The last nail in the coffin came in the form of a film. Maybe you can guess the film I'm going to say. Chances are you or one of your friends owned the soundtrack. Maybe it sits at the bottom of you cd collection and it's the one people always pull out when they come to your house. They say "Omg, I remember that movie! I loved that Coolie song" and you say "I did too", this is followed by a pause during which you silently reprimand yourselves. The movie I'm talking about is Dangerous Minds and it struck fear into my heart. Is everyone in high school so tough, I wondered. These kids are carrying real knifes! I only retired my make-believe proton pack last week!

So anyways, that was sort of my pre-high school mindset. Actual high school turned out to much milder than I had expected. I kept my head down that first year and never got into trouble, and by grade 12 I had a car and a girlfriend (and facial hair, however pitiful). I kind of wonder though, given the similar social dynamic between high school and prison, is your high school experience is any indication of how you'd do in jail?

Grease review, Part 3 - Hey windbag, talk about Grease!

What movies informed you folks about the high school experience? If you were born in the mid to late 60's maybe it was Grease. That would've made high school look pretty great.

Things you may have learned from the film:

-Football gets taken seriously. We're talking marching bands and burning effigies! The whole nine yards (har har).


-Any sort of singing triggers a flash mob!


-Some kids get held back a loooooong time. These are the oldest looking high schools student I've ever seen.


-"It takes more than a coat of paint to make it at Thunder Road."


-Watch out for pervs lurking under the bleachers.


-Try not to fall in with the wrong crowd.

Err... nevermind, different movie.

-Cocaine's a helluva drug.



-Dance moves can be taken out of context...



-You don't really go together unless you go together like rama lama lama ke dinga de ding de dong... or something.


-Cars fly?


Okay so not all of that is useful or realistic information, but it sure makes the movie more entertaining.

What else can I say about Grease. It was a helluva ride. I think if I watched it a again I'd just skip ahead to all the musical numbers, some of them were really good. The rest of the movie is kind of charming in a corny way. I think my favourite sequence may have been the opening credits. Great song.


Anyways, this one's in the bag.

/

Sam the Cinema Snob

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Re: Headbands & Anklewarmers: 80's Dance Movie Marathon
« Reply #144 on: April 09, 2010, 04:00:49 PM »
Nice bit of demographic work there at the beginning. It's funny about the prison movies because my sister loves The Shawshank Redemption and it's probably the only movie she loves that has next to no female presence. She hates most male-centric movies.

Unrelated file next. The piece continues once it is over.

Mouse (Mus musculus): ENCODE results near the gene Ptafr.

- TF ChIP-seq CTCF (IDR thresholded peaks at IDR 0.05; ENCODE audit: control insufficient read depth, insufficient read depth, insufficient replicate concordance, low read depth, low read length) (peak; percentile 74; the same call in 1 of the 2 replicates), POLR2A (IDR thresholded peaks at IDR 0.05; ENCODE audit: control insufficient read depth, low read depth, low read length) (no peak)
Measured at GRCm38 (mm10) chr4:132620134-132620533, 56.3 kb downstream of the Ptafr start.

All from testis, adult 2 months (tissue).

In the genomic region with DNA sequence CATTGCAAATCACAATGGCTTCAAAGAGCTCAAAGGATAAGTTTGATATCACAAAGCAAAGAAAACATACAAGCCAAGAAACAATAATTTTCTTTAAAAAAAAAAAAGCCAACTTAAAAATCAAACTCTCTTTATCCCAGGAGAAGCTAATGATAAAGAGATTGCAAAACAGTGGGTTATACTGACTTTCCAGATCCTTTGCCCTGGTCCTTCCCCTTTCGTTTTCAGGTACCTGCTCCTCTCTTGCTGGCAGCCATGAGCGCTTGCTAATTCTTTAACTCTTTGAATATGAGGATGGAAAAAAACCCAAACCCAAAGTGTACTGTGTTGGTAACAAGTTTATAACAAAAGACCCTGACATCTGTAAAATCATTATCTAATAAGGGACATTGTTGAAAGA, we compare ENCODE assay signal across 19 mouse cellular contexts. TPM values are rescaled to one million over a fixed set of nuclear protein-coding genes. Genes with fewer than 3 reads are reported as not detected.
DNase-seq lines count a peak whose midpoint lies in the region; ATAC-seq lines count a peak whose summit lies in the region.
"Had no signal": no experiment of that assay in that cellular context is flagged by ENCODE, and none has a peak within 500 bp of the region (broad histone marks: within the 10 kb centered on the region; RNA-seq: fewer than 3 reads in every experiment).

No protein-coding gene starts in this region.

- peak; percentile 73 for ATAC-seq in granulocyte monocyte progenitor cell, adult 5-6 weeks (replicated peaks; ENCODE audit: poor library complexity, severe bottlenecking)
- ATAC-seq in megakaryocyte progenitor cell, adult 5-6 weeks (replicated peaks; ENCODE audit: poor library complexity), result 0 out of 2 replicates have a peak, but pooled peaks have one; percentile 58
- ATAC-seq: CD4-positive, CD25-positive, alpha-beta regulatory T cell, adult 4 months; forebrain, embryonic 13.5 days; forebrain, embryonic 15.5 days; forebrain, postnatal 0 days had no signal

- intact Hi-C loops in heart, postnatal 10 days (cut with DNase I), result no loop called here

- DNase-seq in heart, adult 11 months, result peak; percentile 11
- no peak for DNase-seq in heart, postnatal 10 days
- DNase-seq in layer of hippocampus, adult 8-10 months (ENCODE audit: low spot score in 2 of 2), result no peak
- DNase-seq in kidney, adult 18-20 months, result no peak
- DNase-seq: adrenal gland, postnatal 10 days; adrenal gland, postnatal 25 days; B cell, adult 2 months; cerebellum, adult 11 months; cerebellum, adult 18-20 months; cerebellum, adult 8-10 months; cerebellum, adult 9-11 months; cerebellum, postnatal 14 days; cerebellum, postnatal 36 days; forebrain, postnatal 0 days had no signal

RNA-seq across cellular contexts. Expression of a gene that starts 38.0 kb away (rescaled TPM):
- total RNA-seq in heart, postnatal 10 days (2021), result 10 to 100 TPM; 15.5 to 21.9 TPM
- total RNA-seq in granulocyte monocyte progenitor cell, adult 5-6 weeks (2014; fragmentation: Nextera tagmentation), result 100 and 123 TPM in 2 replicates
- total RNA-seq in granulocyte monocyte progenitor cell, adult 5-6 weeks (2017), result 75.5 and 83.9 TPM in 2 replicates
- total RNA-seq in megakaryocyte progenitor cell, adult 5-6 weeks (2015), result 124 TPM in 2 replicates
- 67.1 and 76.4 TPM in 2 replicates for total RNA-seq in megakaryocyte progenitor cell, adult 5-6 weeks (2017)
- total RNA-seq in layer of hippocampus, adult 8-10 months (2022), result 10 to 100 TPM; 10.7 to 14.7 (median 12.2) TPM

tinyholidays

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Re: Headbands & Anklewarmers: 80's Dance Movie Marathon
« Reply #145 on: April 09, 2010, 04:11:01 PM »
Whoa, smirnoff. That was extensive. I'm, like, proud to internet know you. Great review-thing. I especially liked the flash mob.

smirnoff

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Re: Headbands & Anklewarmers: 80's Dance Movie Marathon
« Reply #146 on: April 09, 2010, 05:02:54 PM »
Nice bit of demographic work there at the beginning. It's funny about the prison movies because my sister loves The Shawshank Redemption and it's probably the only movie she loves that has next to no female presence. She hates most male-centric movies.

That's interesting. I wonder, why Shawshank and not another male-centric film?

Whoa, smirnoff. That was extensive. I'm, like, proud to internet know you. Great review-thing. I especially liked the flash mob.
I'm humbled by your internet compliment. :)

oldkid

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Re: Headbands & Anklewarmers: 80's Dance Movie Marathon
« Reply #147 on: April 09, 2010, 05:54:04 PM »
Another excellent review by smirnoff.  Interesting, informative, funny and nostalgic.  I wondered why the cars in high school never flew...
"It's not art unless it has the potential to be a disaster." Bansky

ferris

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Re: Headbands & Anklewarmers: 80's Dance Movie Marathon
« Reply #148 on: April 09, 2010, 06:10:24 PM »
Brilliant...the whole how would I hold up in prison had a great 25th Hour thing to it. Love the Maury Povich high school visitation day.  I will say it helps to have older brothers and sisters. It cushions that blow alot
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smirnoff

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Re: Headbands & Anklewarmers: 80's Dance Movie Marathon
« Reply #149 on: April 09, 2010, 06:50:45 PM »
Brilliant...the whole how would I hold up in prison had a great 25th Hour thing to it. Love the Maury Povich high school visitation day.  I will say it helps to have older brothers and sisters. It cushions that blow alot

I do have an older sister as it happens. In fact while I was in grade 8 she was in grade 12 at the same school! This was an interesting experience. All her grade 12 friends already knew me, the girls would muss my hair and make me blush and the guys would treat me like a younger brother (which was sometimes good and sometimes annoying). It was mostly for the best though. As far as toughening me up... well, I think I was plenty tough but confrontation was never my strong suit.

Another excellent review by smirnoff.  Interesting, informative, funny and nostalgic.  I wondered why the cars in high school never flew...
Heh, thanks steve :)